Case o' The Week: Ninth Takes Stand, Non-Contraband - Gladding and Rule 41(g) Motions, Return of Property in Child porn cases
The federal government of the United States can simultaneously process and analyze millions of text messages and emails in its vast, secret server farms.
It can probably manage C:\dir > print.txt
United States v. Gladding, 2014 WL 7399113 (9th Cir. Dec. 31, 2014), decision available here.
|Hon. Judge Carlos T. Bea|
Players: Decision by Judge Bea, joined by Judges O’Scannlain and Fernandez.
Notable win by AFPD Carolyn Wiggin, ED California FPD.
Facts: Gladding was convicted of possession of child porn. Id. at *1. He conceded that the seized computers should be forfeited under 18 USC § 2253. Id. However, Gladding asked for the return of copies of noncontraband computer files –personal pictures of his family, and email. Id.
The government agreed to do so at the change of plea, but when negotiations broke down later Gladding filed a motion to return the noncontraband files under Fed. Rule Crim. Proc. 41(g). Id. When the issue still wasn’t resolved at sentencing, the court directed the parties to work together and identify the files to return; but still no agreement. Id. Gladding filed a second 41(g) motion. The government attached to its opposition a listing of some of the noncontraband files, an email correspondence chain, and a transcript of a hearing on a similar case. “None of the exhibits established the burden or cost to the government of segregating contraband from noncontraband computer files.” Id.
After three hearings, the district court denied the motion: Gladding appealed. Id. at *2.
Issue(s): “Criminal who possess child pornography are no different [from those who store every aspect of their lives on personal devices]. Those criminal may likewise store important aspects of their lives on their electronic devices. But along with the normal risks of losing their personal data, such criminals also risk losing that personal data when the government seizes their devices for evidence of child pornography. To that end, this case requires us to address when a criminal defendant is entitled to the return of his personal computer files when he has intermingled those files with his child pornography files.” Id. at *1.
Held: “The government failed to submit any evidence of the difficulty and cost of segregating Gladding’s data, which it claimed was a ‘legitimate reason’ for retention of the contraband files. For that reason, the government could not have carried its burden of proof had the district court correctly placed it on the government. The district court’s decision not to put the burden of proof on the government was legal error. We remand for the court to apply the correct burden in the first instance.” Id. at *3.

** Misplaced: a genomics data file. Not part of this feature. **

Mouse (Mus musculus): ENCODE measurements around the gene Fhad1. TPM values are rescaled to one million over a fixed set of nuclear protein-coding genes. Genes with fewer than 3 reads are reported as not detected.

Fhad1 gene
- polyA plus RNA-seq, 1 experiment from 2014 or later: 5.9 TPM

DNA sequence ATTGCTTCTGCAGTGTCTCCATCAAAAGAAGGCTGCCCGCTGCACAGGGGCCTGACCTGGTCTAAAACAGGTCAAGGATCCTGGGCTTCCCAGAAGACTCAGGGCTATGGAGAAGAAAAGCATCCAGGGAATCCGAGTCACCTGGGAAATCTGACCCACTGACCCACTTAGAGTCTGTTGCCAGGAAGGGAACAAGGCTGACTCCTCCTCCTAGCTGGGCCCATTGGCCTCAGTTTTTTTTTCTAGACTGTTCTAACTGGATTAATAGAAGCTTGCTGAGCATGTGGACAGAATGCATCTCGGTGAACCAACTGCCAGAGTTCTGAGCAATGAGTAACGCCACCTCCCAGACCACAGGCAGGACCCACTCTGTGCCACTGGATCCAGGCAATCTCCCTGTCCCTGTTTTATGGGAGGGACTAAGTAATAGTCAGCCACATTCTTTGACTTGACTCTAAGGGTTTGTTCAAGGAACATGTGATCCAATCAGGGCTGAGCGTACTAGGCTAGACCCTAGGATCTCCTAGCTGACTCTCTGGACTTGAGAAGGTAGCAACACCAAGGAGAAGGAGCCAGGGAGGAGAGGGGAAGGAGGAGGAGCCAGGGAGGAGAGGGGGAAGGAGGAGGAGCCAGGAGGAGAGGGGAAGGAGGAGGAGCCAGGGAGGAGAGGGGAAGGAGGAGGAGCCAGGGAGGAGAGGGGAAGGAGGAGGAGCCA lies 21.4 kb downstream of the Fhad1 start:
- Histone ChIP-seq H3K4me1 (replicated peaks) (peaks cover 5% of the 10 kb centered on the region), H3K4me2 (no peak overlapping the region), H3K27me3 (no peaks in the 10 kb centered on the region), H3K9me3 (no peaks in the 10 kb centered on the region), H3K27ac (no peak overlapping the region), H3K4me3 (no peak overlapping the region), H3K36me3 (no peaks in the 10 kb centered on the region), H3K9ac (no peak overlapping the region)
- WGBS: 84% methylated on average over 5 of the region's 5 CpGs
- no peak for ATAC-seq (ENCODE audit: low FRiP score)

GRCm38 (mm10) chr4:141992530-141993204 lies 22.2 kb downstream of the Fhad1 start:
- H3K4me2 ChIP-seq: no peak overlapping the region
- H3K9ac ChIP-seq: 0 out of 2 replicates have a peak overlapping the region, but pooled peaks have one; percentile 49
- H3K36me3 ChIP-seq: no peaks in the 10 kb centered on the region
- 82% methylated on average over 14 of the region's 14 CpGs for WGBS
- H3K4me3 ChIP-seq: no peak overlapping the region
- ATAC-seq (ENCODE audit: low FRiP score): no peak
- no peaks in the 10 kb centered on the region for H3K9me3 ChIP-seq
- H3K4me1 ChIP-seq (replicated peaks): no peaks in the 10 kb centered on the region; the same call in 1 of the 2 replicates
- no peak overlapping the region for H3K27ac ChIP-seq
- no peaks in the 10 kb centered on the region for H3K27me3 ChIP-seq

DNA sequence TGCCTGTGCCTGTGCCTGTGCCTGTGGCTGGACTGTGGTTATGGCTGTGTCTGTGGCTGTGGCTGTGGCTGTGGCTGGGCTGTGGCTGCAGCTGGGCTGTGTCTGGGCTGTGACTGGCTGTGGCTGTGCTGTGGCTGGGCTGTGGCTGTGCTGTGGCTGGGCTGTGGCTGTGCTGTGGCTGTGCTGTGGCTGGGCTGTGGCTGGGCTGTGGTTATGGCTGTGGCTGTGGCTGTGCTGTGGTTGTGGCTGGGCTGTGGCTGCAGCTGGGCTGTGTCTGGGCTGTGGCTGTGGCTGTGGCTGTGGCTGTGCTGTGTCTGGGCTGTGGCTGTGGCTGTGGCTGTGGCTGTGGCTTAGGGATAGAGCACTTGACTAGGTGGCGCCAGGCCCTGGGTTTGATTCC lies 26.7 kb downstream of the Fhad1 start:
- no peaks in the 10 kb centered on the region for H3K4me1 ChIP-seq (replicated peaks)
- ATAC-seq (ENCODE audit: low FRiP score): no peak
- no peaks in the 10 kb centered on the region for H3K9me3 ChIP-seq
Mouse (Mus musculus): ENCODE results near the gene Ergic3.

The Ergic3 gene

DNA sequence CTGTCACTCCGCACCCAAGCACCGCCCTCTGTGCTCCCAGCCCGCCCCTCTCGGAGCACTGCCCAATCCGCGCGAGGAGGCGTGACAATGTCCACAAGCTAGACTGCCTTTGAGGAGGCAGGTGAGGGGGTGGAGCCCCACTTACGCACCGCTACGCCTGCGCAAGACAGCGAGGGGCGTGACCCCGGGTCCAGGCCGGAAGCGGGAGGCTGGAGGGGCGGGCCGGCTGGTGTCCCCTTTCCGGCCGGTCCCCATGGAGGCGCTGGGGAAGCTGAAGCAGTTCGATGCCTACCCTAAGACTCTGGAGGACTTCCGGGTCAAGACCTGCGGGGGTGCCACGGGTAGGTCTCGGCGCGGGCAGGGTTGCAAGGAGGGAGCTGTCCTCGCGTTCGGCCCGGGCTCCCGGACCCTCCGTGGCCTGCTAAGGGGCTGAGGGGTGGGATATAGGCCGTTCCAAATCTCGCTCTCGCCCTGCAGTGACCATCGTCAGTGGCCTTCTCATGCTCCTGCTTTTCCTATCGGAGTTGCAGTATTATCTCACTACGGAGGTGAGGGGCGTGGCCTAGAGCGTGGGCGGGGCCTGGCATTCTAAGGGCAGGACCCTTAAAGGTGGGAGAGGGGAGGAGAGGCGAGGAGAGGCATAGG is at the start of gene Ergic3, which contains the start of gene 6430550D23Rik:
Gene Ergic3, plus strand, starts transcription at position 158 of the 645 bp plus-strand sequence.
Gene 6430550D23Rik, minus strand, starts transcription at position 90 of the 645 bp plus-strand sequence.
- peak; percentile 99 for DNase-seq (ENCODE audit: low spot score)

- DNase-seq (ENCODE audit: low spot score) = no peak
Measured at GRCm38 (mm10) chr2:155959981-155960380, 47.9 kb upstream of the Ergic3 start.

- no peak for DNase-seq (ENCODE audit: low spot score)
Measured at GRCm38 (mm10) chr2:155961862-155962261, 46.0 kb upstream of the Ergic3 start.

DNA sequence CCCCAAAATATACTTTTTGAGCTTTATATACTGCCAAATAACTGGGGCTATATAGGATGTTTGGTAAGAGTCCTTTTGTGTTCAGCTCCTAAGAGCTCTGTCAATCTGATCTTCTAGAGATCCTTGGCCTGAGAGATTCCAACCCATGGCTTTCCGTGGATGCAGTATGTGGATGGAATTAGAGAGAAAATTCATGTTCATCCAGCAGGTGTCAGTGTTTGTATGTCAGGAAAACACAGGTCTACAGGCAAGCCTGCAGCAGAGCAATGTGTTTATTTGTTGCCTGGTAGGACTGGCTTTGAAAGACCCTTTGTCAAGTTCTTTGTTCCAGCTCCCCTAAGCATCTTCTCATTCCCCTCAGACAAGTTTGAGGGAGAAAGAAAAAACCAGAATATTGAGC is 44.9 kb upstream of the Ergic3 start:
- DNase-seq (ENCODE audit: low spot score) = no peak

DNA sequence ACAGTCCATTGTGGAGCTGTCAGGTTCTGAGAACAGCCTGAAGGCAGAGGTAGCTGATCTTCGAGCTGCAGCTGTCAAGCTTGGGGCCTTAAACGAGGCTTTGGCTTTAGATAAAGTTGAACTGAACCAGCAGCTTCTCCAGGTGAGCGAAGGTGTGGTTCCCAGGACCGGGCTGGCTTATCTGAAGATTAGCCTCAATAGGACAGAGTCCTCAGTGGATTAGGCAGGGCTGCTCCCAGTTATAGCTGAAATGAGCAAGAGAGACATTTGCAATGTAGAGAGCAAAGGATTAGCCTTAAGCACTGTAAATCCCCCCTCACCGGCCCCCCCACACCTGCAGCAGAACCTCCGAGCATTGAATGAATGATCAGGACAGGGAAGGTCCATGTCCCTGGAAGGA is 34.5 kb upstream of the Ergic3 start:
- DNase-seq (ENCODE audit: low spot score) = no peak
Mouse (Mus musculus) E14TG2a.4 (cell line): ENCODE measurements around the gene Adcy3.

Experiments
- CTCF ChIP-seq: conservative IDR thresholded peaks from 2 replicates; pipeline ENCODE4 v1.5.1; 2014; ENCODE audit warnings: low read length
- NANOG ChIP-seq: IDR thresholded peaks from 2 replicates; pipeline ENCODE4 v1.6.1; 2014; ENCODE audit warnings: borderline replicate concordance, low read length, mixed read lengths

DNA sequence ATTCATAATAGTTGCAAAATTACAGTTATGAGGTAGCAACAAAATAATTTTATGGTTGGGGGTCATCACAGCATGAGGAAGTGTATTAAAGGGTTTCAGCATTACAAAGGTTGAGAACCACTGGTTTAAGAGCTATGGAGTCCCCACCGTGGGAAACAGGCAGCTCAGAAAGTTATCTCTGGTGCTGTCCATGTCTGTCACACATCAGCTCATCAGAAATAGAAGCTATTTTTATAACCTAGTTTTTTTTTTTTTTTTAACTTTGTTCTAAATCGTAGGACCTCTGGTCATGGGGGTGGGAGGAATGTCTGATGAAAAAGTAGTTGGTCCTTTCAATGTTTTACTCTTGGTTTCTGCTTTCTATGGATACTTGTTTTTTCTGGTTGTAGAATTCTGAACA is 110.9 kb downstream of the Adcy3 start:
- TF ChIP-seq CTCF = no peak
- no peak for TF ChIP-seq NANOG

Of Note: This terrific brief opinion clearly lays out the shifting burdens associated with Rule 41(g). Judge Bea explains that before conviction, the burden of proof lies on the defendant (while the property may still have evidentiary value). Id. at *2. But, when the property is no longer needed for evidentiary purposes, “the defendant is presumed to have a right to the property’s return, and the government has the burden of demonstrating that it has a legitimate reason to retain the property.” Id. at *2 (quotations and citation omitted).
The decision then discusses the “legitimate reasons” the government may have to retain the property – but emphasizes the government bears the burden of proving those reasons. Id. A useful and accessible primer on Rule 41(g) – worth a close read when fighting for the return of client’s property.
How to Use: What happens on remand? Judge Bea suggests several practical solutions. The government could just cough up the files, if it fails to prove cost concerns in segregating the files. Id. at *4. Gladding could pay the cost of segregation of the non-contraband files. Id. The court could also order the government to create a printed directory of the devices, to help identify non-contraband files. Id. at *4. These suggestions are a useful start for negotiated return of property, given the Ninth’s imprimatur.
For Further Reading: Is it IAC, in a child porn case, not to argue at sentencing that the child porn guidelines (uniquely) do not reflect the Sentencing Commission’s judgment? Maybe. For a remarkable dissent lambasting the child porn guidelines, see United States v. Walters, No. 14-3097 (6th Cir. Jan. 2, 2015) (Merritt, CJ, dissenting) available here.
Equally interesting is Judge White’s concurrence, (nearly) inviting a Section 2255 petition for IAC when defense counsel didn’t raise this argument.
Image of the Honorable Judge Carlos T. Bea from http://www.up.edu/shownews.aspx?id=5061
Steven Kalar, Federal Public Defender N.D. Cal. Website at www.ndcalfpd.org